Saturday, 29 October 2016

Old Newton, Suffolk

My intention last week was to complete a long standing ambition to visit the remaining 11 Lavenham deanery churches and the wish list Chapel of St Nicholas at Gipping but over two days I added a further unintentional eight to the list. The first of which was St Mary.

An interesting font, a good Georgian gallery and a fine sedilia - a good, if run of the mill, start to the day which was picked up by finding, supposedly, Britain's oldest working clergyman's headstone.

ST MARY. The remaining medieval work is entirely Dec, with good tall two-light windows. The W tower has Y-tracery in the bell-openings and flushwork arcading on the battlements. To the l. and r. of the E window inside two ogee niches. - FONT. Octagonal. Against the stem four lions and four Wild Men. Against the bowl four lions and four angels. - BENCHES. At the back. Plain, c 17, with poppy-heads. - STAINED GLASS. Some in the heads of the nave N windows. - PLATE. Cup c. 1680.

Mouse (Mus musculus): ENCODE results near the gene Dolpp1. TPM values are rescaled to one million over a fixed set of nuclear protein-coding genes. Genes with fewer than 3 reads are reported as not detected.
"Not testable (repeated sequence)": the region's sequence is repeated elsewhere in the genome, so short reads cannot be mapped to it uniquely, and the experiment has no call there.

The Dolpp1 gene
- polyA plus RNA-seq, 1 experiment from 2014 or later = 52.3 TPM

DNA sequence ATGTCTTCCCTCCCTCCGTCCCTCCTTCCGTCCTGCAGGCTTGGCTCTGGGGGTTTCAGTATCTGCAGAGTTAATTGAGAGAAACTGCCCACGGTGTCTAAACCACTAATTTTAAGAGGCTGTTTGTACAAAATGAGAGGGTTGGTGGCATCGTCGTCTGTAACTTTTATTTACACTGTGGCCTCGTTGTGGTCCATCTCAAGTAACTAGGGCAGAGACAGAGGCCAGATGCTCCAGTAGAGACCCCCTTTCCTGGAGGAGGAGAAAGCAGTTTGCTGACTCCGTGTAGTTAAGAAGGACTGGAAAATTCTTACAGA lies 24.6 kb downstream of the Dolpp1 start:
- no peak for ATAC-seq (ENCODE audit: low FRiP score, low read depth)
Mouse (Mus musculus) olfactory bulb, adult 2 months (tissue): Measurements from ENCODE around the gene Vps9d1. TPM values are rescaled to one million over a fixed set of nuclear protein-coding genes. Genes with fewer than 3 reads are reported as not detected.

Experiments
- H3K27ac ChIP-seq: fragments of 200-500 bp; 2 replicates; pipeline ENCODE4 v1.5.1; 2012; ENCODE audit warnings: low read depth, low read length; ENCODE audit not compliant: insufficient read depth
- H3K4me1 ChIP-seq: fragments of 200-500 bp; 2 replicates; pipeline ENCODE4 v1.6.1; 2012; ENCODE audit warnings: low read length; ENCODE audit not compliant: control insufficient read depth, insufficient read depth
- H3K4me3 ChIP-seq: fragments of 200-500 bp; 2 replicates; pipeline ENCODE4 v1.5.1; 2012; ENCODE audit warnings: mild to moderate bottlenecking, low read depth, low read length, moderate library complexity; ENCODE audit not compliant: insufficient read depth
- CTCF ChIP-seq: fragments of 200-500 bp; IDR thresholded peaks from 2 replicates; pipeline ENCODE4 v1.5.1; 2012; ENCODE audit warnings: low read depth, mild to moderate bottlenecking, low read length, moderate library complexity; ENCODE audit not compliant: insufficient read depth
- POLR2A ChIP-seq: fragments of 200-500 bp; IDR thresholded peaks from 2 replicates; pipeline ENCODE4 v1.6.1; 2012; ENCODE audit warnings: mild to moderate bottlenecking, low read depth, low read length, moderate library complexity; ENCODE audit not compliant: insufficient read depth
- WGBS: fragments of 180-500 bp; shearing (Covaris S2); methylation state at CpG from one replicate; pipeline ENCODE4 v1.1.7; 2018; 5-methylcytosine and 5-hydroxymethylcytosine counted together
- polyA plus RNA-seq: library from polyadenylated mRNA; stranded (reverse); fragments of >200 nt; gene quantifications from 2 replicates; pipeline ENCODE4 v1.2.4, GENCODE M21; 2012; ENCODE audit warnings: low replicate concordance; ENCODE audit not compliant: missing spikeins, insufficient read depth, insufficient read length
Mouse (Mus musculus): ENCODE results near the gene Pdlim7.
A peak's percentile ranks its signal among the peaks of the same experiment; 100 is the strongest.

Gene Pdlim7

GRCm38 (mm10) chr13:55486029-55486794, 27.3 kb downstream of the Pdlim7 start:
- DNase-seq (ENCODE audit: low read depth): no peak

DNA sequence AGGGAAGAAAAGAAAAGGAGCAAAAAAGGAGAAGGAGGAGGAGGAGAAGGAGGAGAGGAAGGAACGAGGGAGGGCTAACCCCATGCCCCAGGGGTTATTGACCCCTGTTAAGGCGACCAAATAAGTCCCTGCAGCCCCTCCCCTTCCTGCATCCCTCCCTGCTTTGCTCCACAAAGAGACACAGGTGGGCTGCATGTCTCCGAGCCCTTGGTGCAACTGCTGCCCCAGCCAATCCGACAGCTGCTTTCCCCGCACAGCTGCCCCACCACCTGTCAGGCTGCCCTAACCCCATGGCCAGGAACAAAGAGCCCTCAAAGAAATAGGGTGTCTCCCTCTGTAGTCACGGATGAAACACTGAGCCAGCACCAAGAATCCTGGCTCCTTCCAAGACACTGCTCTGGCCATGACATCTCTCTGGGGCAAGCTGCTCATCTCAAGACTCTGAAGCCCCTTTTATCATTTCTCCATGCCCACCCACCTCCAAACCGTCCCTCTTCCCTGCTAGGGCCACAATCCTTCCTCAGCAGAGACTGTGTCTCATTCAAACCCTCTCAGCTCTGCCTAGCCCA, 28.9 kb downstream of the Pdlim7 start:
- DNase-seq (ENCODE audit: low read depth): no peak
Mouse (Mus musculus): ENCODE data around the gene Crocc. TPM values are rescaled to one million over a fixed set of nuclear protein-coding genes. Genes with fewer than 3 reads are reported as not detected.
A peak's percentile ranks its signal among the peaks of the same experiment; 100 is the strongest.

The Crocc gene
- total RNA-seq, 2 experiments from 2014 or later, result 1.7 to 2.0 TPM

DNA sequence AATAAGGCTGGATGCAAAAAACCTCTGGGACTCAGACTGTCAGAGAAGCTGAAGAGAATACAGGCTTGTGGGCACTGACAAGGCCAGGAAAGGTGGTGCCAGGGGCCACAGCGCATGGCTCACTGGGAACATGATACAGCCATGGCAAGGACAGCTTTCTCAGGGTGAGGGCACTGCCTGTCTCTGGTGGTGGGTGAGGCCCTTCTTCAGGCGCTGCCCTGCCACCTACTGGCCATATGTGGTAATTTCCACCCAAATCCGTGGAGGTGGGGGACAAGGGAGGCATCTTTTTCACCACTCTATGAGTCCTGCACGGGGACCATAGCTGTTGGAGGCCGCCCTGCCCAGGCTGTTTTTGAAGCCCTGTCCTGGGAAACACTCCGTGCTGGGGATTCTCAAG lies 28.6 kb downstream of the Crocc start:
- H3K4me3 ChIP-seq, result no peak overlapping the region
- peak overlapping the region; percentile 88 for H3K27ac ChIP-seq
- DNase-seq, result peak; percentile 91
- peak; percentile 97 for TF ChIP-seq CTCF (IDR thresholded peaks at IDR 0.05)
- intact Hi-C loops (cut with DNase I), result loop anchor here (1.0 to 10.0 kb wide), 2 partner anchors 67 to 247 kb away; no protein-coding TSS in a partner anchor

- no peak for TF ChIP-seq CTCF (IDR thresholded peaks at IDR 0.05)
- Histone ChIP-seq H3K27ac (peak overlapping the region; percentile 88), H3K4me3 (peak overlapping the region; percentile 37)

Font (1)

From the gallery

Edward George Falconer known as Britain's oldest working clergyman (1)

OLD NEWTON. Its ivied church, screened by a row of stately sycamores, is 600 years old. Here are one or two carved bench-ends, a few fragments of ancient glass, and a splendid old font. On its bowl are angels and symbols of the Evangelists, while eight faces peep out below and four dilapidated lions with headless wild men clad in leaves sit round the base. At this font two clever men were baptised, a mathematician and a philosopher. John Mole, born here in 1743, was the son of a farm labourer. His only schooling was at his mother's knee, but soon he was to astonish all his friends with his marvellous calculating powers and to make a name for himself as the author of two books on algebra. John Bridges, born here nearly a century later, was the son of the vicar, and in turn brilliant scholar, doctor, lecturer, and writer, but is best remembered as one of the leaders of the modern system of philosophy called Positivism.

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